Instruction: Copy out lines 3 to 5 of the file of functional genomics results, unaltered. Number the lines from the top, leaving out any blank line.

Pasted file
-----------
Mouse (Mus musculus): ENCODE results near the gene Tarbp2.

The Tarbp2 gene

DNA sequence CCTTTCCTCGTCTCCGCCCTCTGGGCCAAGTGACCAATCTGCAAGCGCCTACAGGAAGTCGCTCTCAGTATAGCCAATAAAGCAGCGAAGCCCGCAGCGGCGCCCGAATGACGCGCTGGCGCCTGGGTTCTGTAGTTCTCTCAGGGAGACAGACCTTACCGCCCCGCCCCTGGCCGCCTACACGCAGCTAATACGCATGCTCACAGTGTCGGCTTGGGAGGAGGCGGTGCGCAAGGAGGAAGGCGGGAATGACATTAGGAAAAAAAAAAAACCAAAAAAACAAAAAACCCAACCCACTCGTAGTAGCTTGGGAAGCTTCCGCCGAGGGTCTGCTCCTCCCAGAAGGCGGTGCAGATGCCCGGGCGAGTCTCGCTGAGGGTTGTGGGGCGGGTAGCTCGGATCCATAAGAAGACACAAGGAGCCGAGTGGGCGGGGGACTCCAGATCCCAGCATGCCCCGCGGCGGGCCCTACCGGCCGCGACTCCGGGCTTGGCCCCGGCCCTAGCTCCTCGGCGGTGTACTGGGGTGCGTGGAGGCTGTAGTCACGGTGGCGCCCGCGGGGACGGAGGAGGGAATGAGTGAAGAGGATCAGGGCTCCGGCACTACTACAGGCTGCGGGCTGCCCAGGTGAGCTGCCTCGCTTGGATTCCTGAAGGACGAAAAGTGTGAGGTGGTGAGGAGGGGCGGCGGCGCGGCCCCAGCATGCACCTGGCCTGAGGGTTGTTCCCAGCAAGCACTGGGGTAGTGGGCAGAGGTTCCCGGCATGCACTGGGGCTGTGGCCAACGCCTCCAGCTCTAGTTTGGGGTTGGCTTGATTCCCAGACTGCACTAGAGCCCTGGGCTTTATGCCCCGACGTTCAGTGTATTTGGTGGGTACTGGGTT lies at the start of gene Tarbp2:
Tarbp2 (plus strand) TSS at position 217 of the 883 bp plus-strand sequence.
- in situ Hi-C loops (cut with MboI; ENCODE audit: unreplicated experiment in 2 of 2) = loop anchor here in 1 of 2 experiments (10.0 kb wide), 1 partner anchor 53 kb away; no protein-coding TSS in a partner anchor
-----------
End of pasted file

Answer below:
DNA sequence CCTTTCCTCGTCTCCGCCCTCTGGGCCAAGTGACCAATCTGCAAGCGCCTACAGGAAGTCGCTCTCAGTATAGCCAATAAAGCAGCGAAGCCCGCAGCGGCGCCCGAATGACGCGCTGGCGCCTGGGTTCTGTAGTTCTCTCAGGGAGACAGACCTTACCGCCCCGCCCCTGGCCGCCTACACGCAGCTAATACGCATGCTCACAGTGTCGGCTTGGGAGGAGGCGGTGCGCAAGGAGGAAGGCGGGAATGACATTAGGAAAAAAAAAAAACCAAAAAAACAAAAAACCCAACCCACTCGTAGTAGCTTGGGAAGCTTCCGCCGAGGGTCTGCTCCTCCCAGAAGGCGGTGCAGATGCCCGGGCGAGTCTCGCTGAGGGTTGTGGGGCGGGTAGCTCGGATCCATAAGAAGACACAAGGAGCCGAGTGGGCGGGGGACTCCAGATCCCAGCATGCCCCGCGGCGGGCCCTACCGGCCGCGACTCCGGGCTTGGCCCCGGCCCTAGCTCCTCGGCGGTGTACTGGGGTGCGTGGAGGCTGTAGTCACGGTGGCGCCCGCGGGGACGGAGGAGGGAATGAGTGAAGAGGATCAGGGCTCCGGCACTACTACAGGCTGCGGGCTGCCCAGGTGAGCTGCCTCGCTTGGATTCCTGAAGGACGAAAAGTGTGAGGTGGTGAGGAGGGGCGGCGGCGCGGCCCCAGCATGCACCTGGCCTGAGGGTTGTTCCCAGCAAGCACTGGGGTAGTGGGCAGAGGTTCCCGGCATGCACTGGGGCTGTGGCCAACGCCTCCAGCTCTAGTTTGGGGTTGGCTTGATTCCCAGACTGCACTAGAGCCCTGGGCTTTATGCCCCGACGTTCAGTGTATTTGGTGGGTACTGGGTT lies at the start of gene Tarbp2:
Tarbp2 (plus strand) TSS at position 217 of the 883 bp plus-strand sequence.
- in situ Hi-C loops (cut with MboI; ENCODE audit: unreplicated experiment in 2 of 2) = loop anchor here in 1 of 2 experiments (10.0 kb wide), 1 partner anchor 53 kb away; no protein-coding TSS in a partner anchor